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Raleigh filmmakers are working to rejuvenate film in North Carolina.
If there’s one thing Raleigh-based filmmakers Lance Bacon and Steve Neilson have learned from the film industry, it’s that you should never give up.
After submitting their short film, “Oh Crappy Day,” to several film festivals in early 2015 without hearing anything back, they finally won the Lou Costello Award for Best Comedy Short at the Garden State Film Festival that year.
“We were up against big names and all of the sudden, I heard us called and our lives changed after that,” says Neilson. “It was the moment in my life that I was like, ‘I think I know what we’re doing.’”
The recognition sparked a slew of additional festival wins across the nation, including the Best Plot Twist award at the 2015 Granite State Film Festival and Best Comedy award at the 2016 Cape Fear Independent Film Festival.
The short tells the story of a college filmmaker with OCD who goes on a blind date at Raleigh’s Hayes Barton Cafe; there’s a witty plot twist at the end. It’s a lighthearted, hopeful portrayal of a person dealing with a disorder that has won the hearts of many since it was first screened at The Rialto Theatre in 2014.
Now, Neilson and Bacon—who suffers a mild form of OCD himself—are turning “Oh Crappy Day” into a feature film to submit to top tier film festivals like Cannes, Tribeca and Sundance. The filmmakers were inspired to enter Sundance after the festival selected a Wilmington-shot feature film called “Uncle Frank” for its 2020 premiere lineup. “This is exciting for us because it shows that folks in the industry want to know what’s going on in the South, specifically in North Carolina, because it was so vibrant at one time,” Neilson says.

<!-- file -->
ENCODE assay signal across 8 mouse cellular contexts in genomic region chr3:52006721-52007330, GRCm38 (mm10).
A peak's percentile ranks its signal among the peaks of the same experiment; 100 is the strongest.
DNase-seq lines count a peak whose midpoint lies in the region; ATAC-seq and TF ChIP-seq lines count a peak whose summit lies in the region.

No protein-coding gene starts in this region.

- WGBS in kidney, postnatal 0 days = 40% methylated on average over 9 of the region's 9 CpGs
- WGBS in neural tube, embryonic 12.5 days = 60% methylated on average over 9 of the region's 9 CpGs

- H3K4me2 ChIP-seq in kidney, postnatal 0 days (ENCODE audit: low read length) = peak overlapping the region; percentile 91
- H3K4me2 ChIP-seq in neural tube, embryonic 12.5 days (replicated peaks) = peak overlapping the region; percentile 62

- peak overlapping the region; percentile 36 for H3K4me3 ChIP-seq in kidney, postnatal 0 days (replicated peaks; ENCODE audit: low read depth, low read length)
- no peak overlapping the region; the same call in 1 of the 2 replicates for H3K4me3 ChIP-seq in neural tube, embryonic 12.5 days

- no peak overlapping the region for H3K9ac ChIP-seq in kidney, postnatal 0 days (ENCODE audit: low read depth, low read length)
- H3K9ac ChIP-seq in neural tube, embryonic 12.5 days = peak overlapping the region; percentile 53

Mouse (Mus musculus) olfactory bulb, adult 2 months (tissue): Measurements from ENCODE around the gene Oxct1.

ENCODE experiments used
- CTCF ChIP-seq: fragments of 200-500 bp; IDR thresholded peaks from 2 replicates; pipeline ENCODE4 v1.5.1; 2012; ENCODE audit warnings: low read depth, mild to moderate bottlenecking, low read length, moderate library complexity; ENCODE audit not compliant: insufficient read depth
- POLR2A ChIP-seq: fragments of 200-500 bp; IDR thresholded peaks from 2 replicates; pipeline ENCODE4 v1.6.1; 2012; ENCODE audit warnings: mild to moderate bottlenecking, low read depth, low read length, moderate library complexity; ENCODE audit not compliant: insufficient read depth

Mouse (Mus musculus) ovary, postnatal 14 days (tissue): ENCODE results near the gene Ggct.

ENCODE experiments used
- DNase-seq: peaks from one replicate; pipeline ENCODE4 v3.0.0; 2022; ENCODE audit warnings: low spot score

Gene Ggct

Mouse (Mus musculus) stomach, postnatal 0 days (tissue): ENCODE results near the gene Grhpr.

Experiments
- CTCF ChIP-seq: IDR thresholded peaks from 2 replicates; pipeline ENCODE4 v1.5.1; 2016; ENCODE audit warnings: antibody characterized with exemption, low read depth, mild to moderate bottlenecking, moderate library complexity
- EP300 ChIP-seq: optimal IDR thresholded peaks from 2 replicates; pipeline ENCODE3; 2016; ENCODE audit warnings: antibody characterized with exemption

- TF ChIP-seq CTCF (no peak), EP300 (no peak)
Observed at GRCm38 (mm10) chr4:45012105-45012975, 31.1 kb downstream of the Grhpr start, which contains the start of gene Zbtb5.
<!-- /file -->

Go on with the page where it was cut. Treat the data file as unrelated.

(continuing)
For decades, North Carolina was one of the top filmmaking states in the nation but after the state’s General Assembly let a significant film incentive program expire in 2014, many filmmakers left the state and relocated to places like South Carolina and Georgia where filmmakers receive higher tax credits and other incentives.
But Neilson and Bacon decided to stay in Raleigh.
“Our stance is to dig our heels in the sand as independent filmmakers to bring back the incentives that we all deserve,” Neilson says. “We may not be successful in our run, but at the same time, somebody has to stand up and say ‘This is wrong and we’re going to continue to make films here in Raleigh, because it’s a wonderful state.’”
North Carolina’s Film Commission has since been reestablished under Gov. Roy Cooper in an effort to serve and lobby for the state’s film industry. Bacon and Neilson are optimistic that local filmmaking is on the road to recovery, and that “Oh Crappy Day” can help pave the way.
Bacon and Neilson will host a crowdfunding event at Clockwork on March 4 to raise funds for costs associated with the festival circuit, marketing materials and distributions deliverables. Follow them on Instagram, Facebook or Twitter (@ohcrappydayfilm) for updates.
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